Now, a little backstory. Right from Day 1 of owning Ringo, I've had a hard time finding a saddle pad that stays. I've used sticky pads under regular pads, thin pads, thick pads, nonstick combo pads, ecogold pads... and they all slide back. Even if I use ones with keepers, the pads inevitably move and bunch. I've checked my saddle fit, used vastly different kinds of saddles, and nothing has made a difference. I've sort of made peace with it, and have used a Polypad in the meantime as it's done the best of everything I've tried.

(The saddle pad wrinkle: the first telltale signs of major slippage to come)

Well yesterday, my pad drifted back so much that it actually slipped right off (granted, my girth was also mega loose, thanks to Ringo's epic puffing abilities). This usually happens around once a month, and usually when it does I get off, retrieve the pad, reassemble everything, and head off again. Yesterday, however, I decided to just tighten my girth (now even more shockingly loose than normal with the subtraction of a 1/2" thick pad) and move on.

(saddle pad in the midst of slipping at Three Day Ranch in 2010)

And what a difference! Ringo was considerably more in front of my leg than he had felt literally seconds earlier, felt freer, looser, and more responsive. Huh? My best guess would be that the pad tickles/itches him as it moves around, which makes him tense in his back. He is very ticklish by nature so I could easily imagine him being sensitive enough to be bothered by even such a slight movement. Oh Ringo. My delicate little flower.

I test rode him without a saddle pad again today and, even without spurs, had a great forward ride (where normally I feel like I need spurs when I ride to keep him adequately in front of the leg). I was able to really push him, and his quality of canter was unreal by the end, combining impulsion and collection to a degree that I don't think I've ever achieved before. Good boy, Ray!

I'm hoping to find maybe a half-pad that I can use to protect my saddle panels to some extent (and look a little less... strange), but in the meantime... Commando it is.

Thursday, March 15, 2012

Springtime Shenanigans

This past week it finally has started raining at Stanford, after a somewhat worryingly mild winter (because in California, no winter rain means... no rain at all!). The foul weather, combined with the fact that there is only one open riding space for 50+ people to share when it rains, plus the unbelievable craziness that has been trying to finish all of my classes, has meant that I haven't been out to ride nearly as much as usual in the past week.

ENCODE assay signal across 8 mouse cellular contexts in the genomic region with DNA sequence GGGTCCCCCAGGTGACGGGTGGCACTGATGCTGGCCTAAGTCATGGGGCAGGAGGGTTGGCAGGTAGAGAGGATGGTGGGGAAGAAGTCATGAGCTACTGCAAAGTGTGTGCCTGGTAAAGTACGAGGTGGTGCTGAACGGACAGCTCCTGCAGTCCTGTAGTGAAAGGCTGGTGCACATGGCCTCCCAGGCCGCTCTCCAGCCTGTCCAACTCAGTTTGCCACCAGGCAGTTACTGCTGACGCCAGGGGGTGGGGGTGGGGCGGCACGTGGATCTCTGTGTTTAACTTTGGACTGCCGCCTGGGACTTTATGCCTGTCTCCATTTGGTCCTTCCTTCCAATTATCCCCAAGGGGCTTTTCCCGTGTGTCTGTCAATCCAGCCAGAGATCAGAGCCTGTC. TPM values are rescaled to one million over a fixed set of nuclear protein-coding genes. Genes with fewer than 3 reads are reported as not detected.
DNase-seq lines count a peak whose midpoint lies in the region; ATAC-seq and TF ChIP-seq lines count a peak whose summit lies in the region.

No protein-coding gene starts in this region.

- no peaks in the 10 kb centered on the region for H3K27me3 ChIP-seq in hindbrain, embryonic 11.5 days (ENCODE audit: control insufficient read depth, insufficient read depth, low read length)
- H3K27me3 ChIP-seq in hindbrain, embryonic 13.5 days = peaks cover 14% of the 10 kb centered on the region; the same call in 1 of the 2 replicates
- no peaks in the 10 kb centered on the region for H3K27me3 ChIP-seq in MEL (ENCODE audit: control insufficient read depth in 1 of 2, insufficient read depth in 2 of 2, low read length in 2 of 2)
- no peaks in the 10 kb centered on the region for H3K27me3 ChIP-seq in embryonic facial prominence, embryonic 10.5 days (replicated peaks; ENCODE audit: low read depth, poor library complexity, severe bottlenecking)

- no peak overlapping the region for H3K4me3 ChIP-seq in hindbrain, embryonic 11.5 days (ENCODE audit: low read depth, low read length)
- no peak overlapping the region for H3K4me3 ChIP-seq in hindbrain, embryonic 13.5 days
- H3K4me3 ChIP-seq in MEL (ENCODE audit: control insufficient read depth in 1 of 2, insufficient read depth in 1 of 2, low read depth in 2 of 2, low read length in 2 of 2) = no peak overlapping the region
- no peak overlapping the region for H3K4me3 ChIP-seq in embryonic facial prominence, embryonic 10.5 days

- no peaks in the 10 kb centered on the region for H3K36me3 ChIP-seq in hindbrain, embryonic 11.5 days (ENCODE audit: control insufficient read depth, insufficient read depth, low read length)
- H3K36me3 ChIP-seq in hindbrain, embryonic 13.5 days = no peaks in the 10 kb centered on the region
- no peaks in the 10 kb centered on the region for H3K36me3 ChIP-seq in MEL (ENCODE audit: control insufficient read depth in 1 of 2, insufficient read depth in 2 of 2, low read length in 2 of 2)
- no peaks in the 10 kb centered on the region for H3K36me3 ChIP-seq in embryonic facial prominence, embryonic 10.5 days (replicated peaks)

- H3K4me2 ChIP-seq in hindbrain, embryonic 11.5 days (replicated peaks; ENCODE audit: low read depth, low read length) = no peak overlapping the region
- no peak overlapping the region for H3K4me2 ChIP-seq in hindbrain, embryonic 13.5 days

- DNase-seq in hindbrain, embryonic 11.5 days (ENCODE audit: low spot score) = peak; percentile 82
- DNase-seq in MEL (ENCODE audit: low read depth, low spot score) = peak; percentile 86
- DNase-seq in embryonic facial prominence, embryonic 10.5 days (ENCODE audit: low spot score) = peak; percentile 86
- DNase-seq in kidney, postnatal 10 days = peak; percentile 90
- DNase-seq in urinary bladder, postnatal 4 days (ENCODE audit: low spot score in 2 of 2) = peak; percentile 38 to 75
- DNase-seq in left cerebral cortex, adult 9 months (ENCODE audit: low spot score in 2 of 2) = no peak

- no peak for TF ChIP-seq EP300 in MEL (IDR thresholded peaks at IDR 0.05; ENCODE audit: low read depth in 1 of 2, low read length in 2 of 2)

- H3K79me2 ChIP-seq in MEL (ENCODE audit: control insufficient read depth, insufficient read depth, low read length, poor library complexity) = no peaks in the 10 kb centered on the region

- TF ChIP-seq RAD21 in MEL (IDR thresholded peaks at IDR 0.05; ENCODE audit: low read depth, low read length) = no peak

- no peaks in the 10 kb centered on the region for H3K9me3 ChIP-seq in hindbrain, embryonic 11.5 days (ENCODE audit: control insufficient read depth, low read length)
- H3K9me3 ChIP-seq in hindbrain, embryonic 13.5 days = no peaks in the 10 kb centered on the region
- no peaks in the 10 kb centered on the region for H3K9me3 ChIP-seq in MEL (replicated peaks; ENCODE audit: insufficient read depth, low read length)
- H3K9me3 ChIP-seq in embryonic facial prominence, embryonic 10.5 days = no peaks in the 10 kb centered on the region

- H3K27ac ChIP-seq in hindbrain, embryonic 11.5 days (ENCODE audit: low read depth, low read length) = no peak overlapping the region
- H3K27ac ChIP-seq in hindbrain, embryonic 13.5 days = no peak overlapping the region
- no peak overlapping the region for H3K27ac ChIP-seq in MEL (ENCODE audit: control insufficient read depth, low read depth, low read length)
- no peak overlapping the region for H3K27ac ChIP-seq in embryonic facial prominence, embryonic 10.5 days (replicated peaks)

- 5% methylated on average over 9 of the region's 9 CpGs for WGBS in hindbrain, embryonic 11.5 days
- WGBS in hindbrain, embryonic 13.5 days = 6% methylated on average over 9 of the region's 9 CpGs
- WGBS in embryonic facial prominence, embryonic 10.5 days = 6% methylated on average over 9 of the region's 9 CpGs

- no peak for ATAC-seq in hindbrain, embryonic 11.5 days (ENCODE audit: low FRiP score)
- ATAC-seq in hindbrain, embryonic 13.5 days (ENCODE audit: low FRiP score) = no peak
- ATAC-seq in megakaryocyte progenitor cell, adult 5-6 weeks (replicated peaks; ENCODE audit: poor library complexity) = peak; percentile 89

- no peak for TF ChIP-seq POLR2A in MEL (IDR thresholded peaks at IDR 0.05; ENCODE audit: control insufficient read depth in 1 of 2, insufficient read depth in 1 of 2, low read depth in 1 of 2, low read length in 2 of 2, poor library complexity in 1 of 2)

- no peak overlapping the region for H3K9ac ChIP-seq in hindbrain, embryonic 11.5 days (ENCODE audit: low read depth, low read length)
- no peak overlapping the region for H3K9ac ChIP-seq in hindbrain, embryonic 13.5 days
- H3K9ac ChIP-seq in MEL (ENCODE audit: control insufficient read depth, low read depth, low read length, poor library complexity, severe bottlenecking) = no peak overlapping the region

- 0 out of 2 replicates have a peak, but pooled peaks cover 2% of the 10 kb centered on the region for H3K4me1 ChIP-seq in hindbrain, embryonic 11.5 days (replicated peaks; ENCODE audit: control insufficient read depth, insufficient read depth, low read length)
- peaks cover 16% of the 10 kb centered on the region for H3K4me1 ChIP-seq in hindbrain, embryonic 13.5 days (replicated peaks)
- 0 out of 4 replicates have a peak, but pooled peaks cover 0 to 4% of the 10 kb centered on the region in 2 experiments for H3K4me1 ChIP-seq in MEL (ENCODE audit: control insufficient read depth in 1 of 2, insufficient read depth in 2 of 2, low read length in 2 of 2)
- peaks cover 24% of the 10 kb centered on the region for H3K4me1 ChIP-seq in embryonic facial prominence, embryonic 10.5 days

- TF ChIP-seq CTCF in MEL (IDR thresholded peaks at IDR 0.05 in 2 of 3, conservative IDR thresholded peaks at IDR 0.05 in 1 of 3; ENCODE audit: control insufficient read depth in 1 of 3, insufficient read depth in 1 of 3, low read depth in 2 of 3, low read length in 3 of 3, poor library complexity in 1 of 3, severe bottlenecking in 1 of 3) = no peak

Ringo doesn't get turnout when the weather turns bad either, so I always at least try to give him some round pen time to blow off a little steam after being stuck in his stall 24/7. Now, Ringo is normally almost suspiciously well-behaved when I lunge him; his old owner told me that he had had a larger than normal amount of natural horsemanship training as a youth, which I think contributes to the fact that he usually trots around, in a frame, and never sets so much as a toe out of line EVER when we're in the round pen.

So given that background, the following would, in Ringo's book, constitute WILD springtime behavior!

The dude is clearly feeling good =) Here are a few more clips of him trotting and cantering a bit later on once the steam has blown off (beware, excessive clucking to follow - he was weirded out by the camera and kept trying to stop and look at it):

I must say, I think he looks awesome! His neck has totally changed shape since I first got him (or especially when we came back from Gina's, which I think was an all-time low for his topline given how crappily I was riding him at the time). He's also in a pretty perfect weight for his lifestyle, and by far the fattest he's ever been while I've had him. He feels very happy and settled to be around, which I'm very proud of =)

Wednesday, March 14, 2012

Happy Birthday Kiki!!

Kiki is 8 today!!

It's so hard to believe - I still remember meeting her for the first time as a four year old, getting to know her as a five year old, and going to our first show together on her sixth birthday. This is the second of her birthdays that I've been away from her for, which makes me pretty bummed, but I'm really happy to know that she's happy at home with my parents.

I've been feeling really anxious/eager/desperate to get back into eventing in the past few months, mostly because I've in many ways never felt so far away from the eventing world. When I was in England I wasn't riding, but I was going to shows and dreaming eagerly about getting back to Kiki and competing again.